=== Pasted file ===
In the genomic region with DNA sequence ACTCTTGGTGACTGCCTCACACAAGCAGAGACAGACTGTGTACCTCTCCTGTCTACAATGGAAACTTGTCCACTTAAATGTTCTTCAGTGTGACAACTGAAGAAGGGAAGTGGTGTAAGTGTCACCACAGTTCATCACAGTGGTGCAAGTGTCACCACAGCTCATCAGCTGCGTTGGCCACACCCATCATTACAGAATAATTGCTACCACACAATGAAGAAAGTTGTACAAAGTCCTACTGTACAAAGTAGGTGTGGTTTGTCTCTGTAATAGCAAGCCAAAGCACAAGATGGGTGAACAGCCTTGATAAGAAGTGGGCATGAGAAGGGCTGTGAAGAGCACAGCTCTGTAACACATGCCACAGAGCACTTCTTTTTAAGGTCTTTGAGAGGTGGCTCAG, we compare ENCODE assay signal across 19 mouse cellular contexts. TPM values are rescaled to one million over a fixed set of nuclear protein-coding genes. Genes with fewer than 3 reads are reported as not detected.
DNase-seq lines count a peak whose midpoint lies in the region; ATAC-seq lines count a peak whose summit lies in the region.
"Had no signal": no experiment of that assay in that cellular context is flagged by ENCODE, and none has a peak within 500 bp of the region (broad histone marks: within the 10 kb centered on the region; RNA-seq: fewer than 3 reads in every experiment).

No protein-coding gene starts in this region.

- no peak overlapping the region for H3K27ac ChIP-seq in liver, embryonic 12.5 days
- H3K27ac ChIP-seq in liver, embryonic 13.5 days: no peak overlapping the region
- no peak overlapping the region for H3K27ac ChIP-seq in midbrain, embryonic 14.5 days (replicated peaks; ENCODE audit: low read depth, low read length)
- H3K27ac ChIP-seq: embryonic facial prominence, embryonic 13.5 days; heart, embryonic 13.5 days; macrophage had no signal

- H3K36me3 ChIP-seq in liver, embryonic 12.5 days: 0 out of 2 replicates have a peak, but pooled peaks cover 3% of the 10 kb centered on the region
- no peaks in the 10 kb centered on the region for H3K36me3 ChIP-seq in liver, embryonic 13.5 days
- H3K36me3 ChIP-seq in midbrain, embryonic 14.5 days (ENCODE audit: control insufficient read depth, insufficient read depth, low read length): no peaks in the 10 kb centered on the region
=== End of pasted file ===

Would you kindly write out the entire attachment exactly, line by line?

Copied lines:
In the genomic region with DNA sequence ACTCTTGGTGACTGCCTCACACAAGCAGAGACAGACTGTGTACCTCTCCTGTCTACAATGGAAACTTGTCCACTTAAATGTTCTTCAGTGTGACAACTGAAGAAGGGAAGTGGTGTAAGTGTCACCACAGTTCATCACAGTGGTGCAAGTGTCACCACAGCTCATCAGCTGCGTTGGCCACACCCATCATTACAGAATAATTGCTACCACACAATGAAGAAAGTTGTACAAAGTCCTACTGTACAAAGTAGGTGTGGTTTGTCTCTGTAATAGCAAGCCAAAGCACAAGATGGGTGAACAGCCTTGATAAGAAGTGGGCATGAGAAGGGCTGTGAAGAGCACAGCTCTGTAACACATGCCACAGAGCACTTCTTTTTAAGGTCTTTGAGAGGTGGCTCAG, we compare ENCODE assay signal across 19 mouse cellular contexts. TPM values are rescaled to one million over a fixed set of nuclear protein-coding genes. Genes with fewer than 3 reads are reported as not detected.
DNase-seq lines count a peak whose midpoint lies in the region; ATAC-seq lines count a peak whose summit lies in the region.
"Had no signal": no experiment of that assay in that cellular context is flagged by ENCODE, and none has a peak within 500 bp of the region (broad histone marks: within the 10 kb centered on the region; RNA-seq: fewer than 3 reads in every experiment).

No protein-coding gene starts in this region.

- no peak overlapping the region for H3K27ac ChIP-seq in liver, embryonic 12.5 days
- H3K27ac ChIP-seq in liver, embryonic 13.5 days: no peak overlapping the region
- no peak overlapping the region for H3K27ac ChIP-seq in midbrain, embryonic 14.5 days (replicated peaks; ENCODE audit: low read depth, low read length)
- H3K27ac ChIP-seq: embryonic facial prominence, embryonic 13.5 days; heart, embryonic 13.5 days; macrophage had no signal

- H3K36me3 ChIP-seq in liver, embryonic 12.5 days: 0 out of 2 replicates have a peak, but pooled peaks cover 3% of the 10 kb centered on the region
- no peaks in the 10 kb centered on the region for H3K36me3 ChIP-seq in liver, embryonic 13.5 days
- H3K36me3 ChIP-seq in midbrain, embryonic 14.5 days (ENCODE audit: control insufficient read depth, insufficient read depth, low read length): no peaks in the 10 kb centered on the region